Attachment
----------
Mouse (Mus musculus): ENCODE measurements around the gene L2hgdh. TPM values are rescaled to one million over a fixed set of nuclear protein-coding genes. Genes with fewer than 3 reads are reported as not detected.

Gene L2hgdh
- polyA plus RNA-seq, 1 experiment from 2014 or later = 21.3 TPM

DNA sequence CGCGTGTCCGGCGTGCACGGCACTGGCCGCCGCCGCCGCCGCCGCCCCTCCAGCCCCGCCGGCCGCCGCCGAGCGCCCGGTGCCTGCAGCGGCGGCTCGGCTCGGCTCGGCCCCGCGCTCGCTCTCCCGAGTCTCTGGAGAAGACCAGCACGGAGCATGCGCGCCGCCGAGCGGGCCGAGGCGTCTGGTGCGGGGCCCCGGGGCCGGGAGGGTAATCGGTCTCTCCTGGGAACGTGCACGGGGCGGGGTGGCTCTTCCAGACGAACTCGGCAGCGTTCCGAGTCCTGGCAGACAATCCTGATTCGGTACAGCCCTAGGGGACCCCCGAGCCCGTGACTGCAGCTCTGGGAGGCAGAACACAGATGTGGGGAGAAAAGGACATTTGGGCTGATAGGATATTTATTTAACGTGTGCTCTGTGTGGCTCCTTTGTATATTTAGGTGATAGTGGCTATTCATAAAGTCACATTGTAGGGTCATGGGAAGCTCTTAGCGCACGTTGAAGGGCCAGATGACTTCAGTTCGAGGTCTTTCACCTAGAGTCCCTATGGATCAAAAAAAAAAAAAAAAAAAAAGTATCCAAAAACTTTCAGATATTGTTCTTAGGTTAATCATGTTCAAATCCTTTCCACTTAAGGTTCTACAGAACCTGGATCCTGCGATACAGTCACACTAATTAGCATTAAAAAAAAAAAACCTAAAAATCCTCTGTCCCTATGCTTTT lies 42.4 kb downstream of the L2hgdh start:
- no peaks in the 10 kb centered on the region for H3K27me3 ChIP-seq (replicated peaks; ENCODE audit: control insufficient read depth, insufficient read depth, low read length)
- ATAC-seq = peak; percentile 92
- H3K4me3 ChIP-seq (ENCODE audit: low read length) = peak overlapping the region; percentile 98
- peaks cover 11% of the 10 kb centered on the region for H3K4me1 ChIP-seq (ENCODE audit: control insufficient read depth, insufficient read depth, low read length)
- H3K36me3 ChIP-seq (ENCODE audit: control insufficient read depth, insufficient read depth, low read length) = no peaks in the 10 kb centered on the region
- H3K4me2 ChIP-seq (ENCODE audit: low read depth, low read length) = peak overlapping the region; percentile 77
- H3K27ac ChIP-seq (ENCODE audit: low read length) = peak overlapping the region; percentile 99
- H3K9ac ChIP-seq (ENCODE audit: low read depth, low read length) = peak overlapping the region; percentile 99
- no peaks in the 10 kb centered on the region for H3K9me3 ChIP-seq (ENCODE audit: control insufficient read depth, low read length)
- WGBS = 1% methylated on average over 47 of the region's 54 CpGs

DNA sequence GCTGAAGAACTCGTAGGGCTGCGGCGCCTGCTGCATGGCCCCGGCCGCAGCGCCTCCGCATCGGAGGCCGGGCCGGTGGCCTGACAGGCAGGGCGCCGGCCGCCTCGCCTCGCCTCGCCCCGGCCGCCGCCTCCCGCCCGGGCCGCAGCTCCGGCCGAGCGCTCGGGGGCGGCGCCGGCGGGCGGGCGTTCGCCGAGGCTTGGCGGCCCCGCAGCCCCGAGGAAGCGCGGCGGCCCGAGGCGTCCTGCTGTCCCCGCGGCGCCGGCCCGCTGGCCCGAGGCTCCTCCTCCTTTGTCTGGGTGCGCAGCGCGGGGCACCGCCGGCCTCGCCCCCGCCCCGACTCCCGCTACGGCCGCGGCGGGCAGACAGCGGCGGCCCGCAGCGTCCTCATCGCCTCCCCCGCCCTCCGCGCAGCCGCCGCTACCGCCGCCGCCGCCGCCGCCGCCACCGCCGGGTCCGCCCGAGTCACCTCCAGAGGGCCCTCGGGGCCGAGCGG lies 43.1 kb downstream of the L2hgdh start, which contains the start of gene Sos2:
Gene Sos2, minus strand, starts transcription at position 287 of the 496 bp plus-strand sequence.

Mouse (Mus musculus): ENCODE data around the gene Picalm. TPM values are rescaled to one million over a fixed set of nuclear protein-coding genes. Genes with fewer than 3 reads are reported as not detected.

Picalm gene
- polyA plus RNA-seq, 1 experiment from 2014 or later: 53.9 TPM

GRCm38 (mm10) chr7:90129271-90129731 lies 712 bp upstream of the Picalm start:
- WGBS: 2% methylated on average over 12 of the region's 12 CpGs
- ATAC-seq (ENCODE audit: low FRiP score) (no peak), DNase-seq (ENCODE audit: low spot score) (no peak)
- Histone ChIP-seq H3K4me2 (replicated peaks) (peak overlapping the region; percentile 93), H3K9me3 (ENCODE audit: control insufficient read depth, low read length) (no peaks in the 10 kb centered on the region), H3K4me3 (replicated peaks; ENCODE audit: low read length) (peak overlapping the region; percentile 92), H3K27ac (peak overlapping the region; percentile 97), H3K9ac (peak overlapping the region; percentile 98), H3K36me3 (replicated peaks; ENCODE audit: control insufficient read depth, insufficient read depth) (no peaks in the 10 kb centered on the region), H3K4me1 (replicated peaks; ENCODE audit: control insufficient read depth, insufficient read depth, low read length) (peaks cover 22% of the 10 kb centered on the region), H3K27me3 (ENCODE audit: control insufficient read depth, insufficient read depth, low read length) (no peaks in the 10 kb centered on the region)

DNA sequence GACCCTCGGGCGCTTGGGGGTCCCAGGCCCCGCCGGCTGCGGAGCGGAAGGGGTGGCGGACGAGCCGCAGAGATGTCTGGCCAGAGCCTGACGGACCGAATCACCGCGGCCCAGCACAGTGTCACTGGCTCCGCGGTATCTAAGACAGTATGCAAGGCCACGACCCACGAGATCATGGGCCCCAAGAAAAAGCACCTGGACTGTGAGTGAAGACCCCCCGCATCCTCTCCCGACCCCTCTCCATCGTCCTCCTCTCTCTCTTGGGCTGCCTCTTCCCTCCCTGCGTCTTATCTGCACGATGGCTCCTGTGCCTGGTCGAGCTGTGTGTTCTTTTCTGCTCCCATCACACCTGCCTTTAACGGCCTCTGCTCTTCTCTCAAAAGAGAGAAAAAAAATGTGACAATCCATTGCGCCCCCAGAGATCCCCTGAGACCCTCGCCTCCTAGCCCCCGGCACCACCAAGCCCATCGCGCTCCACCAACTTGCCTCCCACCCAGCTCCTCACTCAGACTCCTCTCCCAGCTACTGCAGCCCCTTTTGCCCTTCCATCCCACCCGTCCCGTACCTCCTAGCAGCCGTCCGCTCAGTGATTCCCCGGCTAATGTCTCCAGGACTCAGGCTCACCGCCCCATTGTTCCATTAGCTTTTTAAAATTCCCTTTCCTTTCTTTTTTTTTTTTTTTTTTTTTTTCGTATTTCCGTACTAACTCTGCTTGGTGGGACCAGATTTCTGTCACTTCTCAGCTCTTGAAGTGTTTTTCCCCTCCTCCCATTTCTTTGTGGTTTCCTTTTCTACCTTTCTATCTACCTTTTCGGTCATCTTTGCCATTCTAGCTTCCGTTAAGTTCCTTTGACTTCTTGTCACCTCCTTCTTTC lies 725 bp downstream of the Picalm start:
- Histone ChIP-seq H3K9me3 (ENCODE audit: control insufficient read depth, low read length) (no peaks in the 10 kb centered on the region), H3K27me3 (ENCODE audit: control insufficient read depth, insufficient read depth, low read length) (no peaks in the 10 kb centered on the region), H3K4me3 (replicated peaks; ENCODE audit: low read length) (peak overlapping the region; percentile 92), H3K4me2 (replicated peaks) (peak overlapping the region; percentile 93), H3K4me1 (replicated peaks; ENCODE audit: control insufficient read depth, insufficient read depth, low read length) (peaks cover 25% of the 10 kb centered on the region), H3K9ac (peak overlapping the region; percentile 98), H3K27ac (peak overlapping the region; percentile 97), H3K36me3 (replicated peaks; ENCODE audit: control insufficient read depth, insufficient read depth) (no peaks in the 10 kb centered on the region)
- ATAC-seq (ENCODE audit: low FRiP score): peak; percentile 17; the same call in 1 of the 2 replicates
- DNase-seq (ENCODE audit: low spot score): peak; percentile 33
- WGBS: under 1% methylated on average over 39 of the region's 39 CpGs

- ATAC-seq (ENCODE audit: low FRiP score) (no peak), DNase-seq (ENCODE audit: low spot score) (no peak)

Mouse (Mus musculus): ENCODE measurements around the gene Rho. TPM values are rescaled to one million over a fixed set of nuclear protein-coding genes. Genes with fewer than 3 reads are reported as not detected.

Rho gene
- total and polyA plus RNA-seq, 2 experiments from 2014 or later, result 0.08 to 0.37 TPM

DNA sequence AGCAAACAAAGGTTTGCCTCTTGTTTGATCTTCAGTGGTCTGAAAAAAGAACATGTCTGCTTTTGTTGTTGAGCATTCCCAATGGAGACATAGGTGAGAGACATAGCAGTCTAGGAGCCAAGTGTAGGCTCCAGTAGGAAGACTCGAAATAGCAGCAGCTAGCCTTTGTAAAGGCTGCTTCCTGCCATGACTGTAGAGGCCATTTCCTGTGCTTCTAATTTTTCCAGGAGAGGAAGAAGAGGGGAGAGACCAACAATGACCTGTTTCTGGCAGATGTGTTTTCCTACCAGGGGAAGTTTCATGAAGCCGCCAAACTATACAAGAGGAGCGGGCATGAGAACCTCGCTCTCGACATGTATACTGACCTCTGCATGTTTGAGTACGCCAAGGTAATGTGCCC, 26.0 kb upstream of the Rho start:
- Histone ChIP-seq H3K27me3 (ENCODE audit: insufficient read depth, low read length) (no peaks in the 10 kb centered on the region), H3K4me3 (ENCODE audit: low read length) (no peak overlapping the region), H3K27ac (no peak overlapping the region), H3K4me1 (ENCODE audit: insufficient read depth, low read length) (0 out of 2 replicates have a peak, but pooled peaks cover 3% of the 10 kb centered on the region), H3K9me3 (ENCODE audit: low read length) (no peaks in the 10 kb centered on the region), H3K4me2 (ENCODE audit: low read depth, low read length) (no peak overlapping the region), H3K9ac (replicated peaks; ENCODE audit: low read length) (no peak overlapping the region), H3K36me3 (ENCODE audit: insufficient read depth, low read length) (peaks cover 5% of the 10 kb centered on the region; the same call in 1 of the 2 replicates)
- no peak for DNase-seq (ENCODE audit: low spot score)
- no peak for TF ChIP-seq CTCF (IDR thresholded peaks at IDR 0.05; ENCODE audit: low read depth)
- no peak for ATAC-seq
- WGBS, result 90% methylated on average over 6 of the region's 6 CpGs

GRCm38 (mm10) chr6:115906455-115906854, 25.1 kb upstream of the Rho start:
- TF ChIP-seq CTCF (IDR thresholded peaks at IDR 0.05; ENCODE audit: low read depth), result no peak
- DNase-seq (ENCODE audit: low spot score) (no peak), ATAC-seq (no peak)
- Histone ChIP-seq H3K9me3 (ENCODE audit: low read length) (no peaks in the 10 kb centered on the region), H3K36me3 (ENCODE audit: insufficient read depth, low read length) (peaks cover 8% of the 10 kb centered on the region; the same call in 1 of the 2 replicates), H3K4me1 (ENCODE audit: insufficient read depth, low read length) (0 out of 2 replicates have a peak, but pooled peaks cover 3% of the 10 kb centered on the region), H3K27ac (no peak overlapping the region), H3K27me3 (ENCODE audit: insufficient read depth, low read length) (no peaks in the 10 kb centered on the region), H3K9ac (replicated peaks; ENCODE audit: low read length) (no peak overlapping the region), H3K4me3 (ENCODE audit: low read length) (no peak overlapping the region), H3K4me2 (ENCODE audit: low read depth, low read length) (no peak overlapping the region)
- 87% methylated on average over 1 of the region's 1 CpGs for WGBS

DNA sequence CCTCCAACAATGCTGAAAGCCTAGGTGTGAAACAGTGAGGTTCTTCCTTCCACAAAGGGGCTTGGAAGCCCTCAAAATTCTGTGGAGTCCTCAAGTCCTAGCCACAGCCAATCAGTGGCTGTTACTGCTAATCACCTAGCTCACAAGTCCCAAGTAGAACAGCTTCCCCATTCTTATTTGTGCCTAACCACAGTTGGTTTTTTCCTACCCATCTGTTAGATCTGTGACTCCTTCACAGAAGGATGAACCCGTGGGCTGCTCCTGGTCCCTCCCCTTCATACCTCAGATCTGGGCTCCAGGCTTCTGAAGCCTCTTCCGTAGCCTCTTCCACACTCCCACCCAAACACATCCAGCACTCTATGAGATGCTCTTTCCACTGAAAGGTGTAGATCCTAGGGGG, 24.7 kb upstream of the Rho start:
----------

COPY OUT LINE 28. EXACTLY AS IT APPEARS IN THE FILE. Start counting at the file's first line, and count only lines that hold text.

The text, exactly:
- WGBS: under 1% methylated on average over 39 of the region's 39 CpGs